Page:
• The problems that existed when you got sick, will still exist after you get help.

    I’ve come to the understanding that my eating disorder was very much a coping mechanism for various problems in my life, and problems within myself. I thought that food and my body were all that mattered when I was sick. After I got help, I noticed that all of these other very real issues still existed and would have to be dealt with if I ever wanted to be “okay.” Perfectionist tendencies, a strong need for control, high anxiety- these are all common traits in people with eating disorders that will cause problems in recovery. An eating disorder is a symptom of a larger problem, and that problem will have to be addressed if you want to maintain recovery and stay healthy. 

  • You might never learn to love your body and that’s okay.

    When I went to treatment, many therapists said the last thing to go is disordered body image. That might be true, but I think it’s equally true that you may never love your body like you pictured. That being said, hopefully you learn to stop actively hating it, but you might not wake up everyday, stand naked in front of the mirror and think, “I love my body.” I’ve had times where I felt truly confident in a bikini, and could post pictures on Instagram and forget about it. But I still have months, weeks, days, where I need to sit and cry in my room, not wanting to leave the house because nothing I tried on looked okay to me. The difference now is that I still leave the house, and eventually I forget about it. My attitude toward my body definitely still impacts my mood, but it doesn’t control it or dictate what activities I’ll engage in anymore, and to me that’s what recovery looks like. It doesn’t mean you have to be body positive and convinced that every part of you is amazing. It just means you can appreciate what your body is doing for you, and maybe not punish it every time you feel like your stomach is too jiggly or your legs are too big.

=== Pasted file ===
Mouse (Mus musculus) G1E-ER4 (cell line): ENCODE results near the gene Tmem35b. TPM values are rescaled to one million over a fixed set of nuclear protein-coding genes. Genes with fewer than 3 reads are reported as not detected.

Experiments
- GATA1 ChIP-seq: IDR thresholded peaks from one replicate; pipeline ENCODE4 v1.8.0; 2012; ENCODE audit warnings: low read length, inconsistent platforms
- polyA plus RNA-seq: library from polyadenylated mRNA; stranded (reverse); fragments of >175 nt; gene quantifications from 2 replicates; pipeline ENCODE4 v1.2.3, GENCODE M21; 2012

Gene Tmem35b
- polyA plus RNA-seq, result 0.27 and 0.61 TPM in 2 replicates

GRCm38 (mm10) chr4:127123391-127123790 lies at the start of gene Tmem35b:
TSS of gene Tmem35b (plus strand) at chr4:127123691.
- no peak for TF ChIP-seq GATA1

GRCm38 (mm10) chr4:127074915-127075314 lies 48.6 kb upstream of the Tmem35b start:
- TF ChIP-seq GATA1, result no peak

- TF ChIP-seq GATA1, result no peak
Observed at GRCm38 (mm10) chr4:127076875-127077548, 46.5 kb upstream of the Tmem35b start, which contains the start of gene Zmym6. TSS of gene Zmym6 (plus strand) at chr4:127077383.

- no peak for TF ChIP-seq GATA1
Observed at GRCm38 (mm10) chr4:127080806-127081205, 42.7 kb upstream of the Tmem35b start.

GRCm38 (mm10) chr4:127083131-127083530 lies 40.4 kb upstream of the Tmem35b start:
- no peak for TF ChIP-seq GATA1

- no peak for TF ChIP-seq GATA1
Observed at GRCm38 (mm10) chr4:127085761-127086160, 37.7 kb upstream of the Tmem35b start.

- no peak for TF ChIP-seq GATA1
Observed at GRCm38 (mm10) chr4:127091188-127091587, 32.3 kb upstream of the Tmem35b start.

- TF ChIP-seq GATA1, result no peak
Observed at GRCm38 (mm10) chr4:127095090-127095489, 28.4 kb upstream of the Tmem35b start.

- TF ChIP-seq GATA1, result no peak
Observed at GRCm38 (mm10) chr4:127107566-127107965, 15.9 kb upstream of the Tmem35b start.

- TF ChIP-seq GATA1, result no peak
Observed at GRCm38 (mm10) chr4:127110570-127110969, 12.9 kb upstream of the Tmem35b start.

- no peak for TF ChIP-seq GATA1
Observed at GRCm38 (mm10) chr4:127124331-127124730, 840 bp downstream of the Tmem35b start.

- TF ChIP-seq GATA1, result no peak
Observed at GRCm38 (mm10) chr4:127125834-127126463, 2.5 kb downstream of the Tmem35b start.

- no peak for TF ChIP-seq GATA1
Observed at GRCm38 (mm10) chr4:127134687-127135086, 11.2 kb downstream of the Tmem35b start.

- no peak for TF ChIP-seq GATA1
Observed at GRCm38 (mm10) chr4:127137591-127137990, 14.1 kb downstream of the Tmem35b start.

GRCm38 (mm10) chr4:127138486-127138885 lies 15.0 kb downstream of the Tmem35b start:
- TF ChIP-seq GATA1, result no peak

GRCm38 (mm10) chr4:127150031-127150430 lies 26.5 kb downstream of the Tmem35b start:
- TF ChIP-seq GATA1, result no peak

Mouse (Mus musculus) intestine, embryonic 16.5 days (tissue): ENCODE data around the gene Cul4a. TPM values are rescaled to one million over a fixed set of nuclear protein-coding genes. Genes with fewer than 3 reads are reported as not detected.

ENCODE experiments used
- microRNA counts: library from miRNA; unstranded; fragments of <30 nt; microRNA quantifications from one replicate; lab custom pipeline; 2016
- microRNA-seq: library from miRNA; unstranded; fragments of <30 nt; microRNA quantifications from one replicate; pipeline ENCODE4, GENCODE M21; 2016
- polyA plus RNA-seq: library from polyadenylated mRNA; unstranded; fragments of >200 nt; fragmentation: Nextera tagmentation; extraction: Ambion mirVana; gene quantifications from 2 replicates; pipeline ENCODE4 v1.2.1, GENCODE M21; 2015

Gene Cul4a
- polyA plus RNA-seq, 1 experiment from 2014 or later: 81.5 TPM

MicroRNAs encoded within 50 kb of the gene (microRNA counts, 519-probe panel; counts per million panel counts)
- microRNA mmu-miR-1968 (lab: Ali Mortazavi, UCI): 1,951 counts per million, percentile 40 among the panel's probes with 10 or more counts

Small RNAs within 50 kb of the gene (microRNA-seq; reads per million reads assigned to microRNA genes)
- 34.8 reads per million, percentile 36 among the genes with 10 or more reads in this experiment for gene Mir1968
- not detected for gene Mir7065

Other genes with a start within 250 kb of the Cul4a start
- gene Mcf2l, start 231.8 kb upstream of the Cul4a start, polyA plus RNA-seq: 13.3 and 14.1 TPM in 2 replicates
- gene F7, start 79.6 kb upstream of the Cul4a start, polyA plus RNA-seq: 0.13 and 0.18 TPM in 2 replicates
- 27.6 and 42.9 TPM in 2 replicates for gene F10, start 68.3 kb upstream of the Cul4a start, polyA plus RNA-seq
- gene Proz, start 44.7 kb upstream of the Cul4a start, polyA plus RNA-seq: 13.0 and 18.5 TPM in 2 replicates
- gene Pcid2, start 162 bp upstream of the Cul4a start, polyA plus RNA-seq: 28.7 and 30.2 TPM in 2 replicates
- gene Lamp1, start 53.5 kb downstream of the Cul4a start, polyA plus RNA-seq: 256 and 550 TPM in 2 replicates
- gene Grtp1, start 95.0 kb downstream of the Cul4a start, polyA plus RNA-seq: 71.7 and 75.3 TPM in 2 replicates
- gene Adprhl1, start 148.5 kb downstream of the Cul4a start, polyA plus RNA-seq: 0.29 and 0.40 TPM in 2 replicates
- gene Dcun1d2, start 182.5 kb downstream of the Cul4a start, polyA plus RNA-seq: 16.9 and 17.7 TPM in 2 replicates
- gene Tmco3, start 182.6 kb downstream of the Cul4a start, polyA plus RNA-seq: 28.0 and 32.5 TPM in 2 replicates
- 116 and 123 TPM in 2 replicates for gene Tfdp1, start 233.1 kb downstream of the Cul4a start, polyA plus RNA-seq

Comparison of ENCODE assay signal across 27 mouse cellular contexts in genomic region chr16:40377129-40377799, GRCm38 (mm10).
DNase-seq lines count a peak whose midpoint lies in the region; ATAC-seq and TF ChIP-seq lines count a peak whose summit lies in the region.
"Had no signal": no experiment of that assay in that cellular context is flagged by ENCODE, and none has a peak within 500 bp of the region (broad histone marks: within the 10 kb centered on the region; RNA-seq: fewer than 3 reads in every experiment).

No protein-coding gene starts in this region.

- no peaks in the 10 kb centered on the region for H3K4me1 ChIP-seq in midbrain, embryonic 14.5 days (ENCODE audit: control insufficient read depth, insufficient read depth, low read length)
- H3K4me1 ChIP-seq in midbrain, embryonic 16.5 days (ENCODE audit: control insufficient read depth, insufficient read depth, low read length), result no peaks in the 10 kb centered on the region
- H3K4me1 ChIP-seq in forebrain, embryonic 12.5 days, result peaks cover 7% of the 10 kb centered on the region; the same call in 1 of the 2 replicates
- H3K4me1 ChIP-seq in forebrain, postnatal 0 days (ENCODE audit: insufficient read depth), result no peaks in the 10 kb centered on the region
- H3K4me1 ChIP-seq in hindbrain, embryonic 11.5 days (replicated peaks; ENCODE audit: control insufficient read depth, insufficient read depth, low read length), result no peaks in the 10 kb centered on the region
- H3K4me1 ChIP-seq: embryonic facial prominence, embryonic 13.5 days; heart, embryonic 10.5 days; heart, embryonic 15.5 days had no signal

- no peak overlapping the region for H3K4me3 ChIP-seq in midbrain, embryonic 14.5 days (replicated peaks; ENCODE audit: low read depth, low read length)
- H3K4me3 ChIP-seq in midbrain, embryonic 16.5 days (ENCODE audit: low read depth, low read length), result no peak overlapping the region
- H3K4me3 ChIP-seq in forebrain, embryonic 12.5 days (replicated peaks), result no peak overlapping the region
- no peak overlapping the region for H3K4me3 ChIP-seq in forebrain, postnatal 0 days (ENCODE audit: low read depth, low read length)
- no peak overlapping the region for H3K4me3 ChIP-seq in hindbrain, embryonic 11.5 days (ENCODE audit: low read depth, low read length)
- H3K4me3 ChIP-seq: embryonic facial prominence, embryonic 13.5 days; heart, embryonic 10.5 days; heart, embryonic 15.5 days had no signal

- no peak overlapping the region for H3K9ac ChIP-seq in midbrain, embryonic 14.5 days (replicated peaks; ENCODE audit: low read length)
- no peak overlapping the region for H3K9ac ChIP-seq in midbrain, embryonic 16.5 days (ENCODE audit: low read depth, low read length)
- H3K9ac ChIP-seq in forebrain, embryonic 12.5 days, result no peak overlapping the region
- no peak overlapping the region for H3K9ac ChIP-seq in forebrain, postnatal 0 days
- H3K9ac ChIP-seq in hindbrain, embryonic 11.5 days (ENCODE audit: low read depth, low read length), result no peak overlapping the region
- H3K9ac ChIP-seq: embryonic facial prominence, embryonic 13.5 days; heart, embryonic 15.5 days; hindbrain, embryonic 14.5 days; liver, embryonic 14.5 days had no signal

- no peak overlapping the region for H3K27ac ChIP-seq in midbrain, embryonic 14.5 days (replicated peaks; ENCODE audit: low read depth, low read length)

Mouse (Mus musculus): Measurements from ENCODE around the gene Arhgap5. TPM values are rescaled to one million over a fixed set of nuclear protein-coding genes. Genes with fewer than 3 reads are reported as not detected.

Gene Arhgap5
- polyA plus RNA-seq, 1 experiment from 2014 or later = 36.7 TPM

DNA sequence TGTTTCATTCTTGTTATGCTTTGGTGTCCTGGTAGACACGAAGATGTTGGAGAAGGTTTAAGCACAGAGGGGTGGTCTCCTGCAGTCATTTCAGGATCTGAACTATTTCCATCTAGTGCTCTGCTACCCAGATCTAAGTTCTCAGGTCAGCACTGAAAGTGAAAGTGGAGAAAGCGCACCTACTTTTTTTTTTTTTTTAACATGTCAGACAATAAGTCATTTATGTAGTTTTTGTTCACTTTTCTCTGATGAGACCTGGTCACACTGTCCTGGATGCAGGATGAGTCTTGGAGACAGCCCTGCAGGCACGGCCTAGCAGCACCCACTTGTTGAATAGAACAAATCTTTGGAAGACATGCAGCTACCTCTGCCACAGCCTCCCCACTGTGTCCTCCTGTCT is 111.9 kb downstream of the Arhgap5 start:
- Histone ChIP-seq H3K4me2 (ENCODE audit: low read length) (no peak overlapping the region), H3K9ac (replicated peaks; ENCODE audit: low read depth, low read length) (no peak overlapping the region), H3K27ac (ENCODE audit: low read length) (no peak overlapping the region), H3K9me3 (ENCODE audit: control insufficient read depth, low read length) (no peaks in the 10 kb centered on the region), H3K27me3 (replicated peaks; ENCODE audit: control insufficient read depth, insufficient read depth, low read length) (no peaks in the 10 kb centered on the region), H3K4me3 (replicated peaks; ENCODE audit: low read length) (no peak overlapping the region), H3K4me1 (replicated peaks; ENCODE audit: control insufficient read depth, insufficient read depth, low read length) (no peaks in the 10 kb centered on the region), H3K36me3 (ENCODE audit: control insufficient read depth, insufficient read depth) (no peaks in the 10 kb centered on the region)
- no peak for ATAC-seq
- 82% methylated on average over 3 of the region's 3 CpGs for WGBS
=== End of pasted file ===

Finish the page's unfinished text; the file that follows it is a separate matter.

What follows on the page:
• It’s impossible to ignore the role that society will play in your recovery.

    Once you’ve gotten help, you realize just how many things around you are totally triggering and messed up. As a society, we have a very disordered relationship towards food and body image. We encourage crash diets, dramatic cleanses, plastic surgery, and idolize beauty above any other accomplishment; especially for women. When you’re going through recovery, literally everything on your phone or that you read becomes like navigating a minefield. You have to find a way to tune out, and to change the conversation in your own circle. It’s insane how many of us spend our time talking about what we hate about our bodies, how much weight we want to lose, how many calories are in an almond, what new diet we’re doing, and this is toxic. But engaging in this kind of conversation, and people who hold these values, becomes a choice you have to make. I personally use this as a deal breaker for the kind of people I keep around in my life. I know now that I will never be able to jump on the latest fad diet and that’s so okay with me. I no longer feel this immense pressure because the relationships I’ve built and the shift in values for me far outweighs my old ability and desire to fit in with the status quo.